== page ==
Re:What I want .. (1)

OzPeter (195038) | about a year and a half ago | (#42765865)

And why do you assume that I don't do any meta moderation myself?

Remote thermo microwave oven (3, Interesting)

Maximum Prophet (716608) | about a year and a half ago | (#42765427)

There are good remote thermometers. Combine one with a microwave oven so that it scans your food, and dials back the power if hot spots occur, and stops cooking when a predetermined temperature reached.

Plus, a pot stirring robot. Just put a spoon in the robot's hand, grab the arm and show it how to stir the pot. Then tell it to repeat the action. Bonus points if the spoon has a thermometer in it to alert you to your pudding boiling.

Re:Remote thermo microwave oven (3, Interesting)

Russ1642 (1087959) | about a year and a half ago | (#42765475)

Used magnetic stirrers in labs all the time. I don't know why they aren't standard on every stove.

Re:Remote thermo microwave oven (1)

Maximum Prophet (716608) | about a year and a half ago | (#42765593)

My halogen cooktop might not have any ferrous metal in the "burner" area. You might be able to put a powerful magnet/motor device far enough under it so that it doesn't get too hot.

Most of my pots are magnetic, though.

Re:Remote thermo microwave oven (1)

TechyImmigrant (175943) | about a year and a half ago | (#42765537)

I have one. It's basically a bedroom issue vibrator with silicone plastic legs attached. It rotates around the pot stirring it. Great when you want to boil cream for an hour.
http://www.drugstore.com/products/prod.asp?pid=354782&catid=184266&aid=338666&aparam=goobase_filler [drugstore.com]

Re:Remote thermo microwave oven (1)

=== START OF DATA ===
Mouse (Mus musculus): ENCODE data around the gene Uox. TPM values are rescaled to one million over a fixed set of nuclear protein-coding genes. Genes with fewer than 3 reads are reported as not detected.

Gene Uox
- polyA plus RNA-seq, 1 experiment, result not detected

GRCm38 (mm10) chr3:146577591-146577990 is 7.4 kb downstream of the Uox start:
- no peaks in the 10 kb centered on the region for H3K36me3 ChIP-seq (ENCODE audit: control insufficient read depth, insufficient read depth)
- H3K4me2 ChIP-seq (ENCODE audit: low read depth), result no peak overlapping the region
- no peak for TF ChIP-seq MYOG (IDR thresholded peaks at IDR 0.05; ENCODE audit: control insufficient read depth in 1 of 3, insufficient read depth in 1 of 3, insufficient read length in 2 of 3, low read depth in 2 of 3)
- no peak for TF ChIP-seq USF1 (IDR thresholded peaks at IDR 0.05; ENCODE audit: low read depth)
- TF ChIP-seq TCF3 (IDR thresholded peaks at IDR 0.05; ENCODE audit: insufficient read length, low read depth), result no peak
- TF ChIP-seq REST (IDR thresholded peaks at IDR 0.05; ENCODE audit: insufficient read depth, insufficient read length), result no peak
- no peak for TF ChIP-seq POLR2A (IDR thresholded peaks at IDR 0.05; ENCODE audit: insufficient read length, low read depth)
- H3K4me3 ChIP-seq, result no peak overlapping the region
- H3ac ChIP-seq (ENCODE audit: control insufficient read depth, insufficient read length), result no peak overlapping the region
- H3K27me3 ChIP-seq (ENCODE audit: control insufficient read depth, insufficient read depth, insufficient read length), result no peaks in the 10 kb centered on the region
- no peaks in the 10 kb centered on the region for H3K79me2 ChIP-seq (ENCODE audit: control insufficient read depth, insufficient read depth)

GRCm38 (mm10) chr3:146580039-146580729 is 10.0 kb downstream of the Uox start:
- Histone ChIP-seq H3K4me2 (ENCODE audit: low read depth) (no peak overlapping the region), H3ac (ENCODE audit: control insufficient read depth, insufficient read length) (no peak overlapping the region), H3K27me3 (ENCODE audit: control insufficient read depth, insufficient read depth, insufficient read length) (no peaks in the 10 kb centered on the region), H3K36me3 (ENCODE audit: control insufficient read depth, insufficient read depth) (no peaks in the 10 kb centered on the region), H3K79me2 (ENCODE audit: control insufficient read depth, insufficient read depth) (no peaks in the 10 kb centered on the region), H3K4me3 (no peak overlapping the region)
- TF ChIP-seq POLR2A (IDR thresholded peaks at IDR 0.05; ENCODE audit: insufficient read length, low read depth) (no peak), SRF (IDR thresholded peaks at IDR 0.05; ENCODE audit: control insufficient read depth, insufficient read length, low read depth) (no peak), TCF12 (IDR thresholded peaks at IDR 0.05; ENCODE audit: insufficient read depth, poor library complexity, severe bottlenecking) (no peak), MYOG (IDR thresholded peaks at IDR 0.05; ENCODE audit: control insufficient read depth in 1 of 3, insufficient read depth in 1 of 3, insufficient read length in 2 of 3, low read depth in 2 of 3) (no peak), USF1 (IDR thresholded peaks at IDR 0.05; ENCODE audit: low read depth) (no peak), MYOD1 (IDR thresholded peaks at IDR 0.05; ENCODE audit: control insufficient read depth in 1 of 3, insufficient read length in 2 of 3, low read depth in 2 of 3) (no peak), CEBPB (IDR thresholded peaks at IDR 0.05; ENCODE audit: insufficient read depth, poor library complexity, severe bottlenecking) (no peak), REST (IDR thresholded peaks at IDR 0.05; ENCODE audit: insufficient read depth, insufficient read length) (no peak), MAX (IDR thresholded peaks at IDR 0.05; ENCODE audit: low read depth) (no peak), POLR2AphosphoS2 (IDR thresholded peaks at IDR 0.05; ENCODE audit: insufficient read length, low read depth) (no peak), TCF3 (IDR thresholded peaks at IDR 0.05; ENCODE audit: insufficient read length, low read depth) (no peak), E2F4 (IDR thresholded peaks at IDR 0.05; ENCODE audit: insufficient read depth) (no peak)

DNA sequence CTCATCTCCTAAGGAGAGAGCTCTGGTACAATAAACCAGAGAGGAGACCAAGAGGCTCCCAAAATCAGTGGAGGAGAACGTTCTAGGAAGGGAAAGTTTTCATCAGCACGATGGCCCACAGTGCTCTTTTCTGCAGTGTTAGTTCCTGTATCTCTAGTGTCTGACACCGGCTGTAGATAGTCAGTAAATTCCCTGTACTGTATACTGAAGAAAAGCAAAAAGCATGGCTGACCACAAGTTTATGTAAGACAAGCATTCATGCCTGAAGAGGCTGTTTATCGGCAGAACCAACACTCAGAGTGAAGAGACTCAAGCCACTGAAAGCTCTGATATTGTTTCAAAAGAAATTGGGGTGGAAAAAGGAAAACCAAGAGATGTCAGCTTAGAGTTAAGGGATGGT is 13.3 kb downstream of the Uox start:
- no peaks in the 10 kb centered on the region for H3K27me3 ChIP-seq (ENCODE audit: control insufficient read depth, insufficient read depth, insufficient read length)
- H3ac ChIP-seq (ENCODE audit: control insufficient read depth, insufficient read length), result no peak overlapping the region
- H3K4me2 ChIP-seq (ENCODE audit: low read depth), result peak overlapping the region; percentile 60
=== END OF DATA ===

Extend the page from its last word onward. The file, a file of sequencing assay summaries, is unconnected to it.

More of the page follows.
Bigby (659157) | about a year and a half ago | (#42765795)

You just used bedroom, vibrator, silicone, legs, pot, and cream in the same line. I think it's safe to assume I shouldn't click on the link at work.

Re:Remote thermo microwave oven (1)

TechyImmigrant (175943) | about a year and a half ago | (#42765923)

The link is ok. But I appreciate that you appreciate that I put a little effort into choosing my words.

Re:Remote thermo microwave oven (0)

Anonymous Coward | about a year and a half ago | (#42766493)

They do have those self stirring pots Pots that are shaped in a way that makes it stir itself.

Re:Remote thermo microwave oven (1)

DerekLyons (302214) | about a year and a half ago | (#42767985)

There are good remote thermometers. Combine one with a microwave oven so that it scans your food, and dials back the power if hot spots occur, and stops cooking when a predetermined temperature reached.

That's about as useless an idea as I've ever heard. Dialing back power just extends cooking time, it doesn't cool the hot spot or prevent one from occurring. Nor does external temperature bear any noteable relationship to internal temperature.

You don't actually cook do you?

Seems like a good idea (1)

tedgyz (515156) | about a year and a half ago | (#42765457)

I just bought a new refrigerator. I had the option of getting the model with the touchscreen interface above the icemaker. However, the equivalent model without the touchscreen was on sale for $700 less. For that money, I can buy a couple Kindle Fire's with money to spare. I just can't justify the added cost, along with the contradictory long-life appliance, short life tech device.

Smart Fridge (0)

Anonymous Coward | about a year and a half ago | (#42765471)

I want a fridge to notice my mom hasn't opened it in 3 days. If she's not on vacation and the indoor drone finds her vital signs are not responsive
then the fridge should summon dexter, roomba and big dog to put her in the fridge until the coroner arrives. It what she would have wanted...

This is a robotics problem (1)

Animats (122034) | about a year and a half ago | (#42765505)

nothing is going to put the food in the oven for you

That's the problem.

It's quite solveable. There are many automated industrial food processing facilities. In Japan, there's a whole range of vending machines which automatically make pizzas, french fries, etc.

A refrigerator/microwave combination, where items go in standard trays and a suitable mechanism conveys trays into the microwave and out, wouldn't be that hard. Parents could phone in dinner for their kids.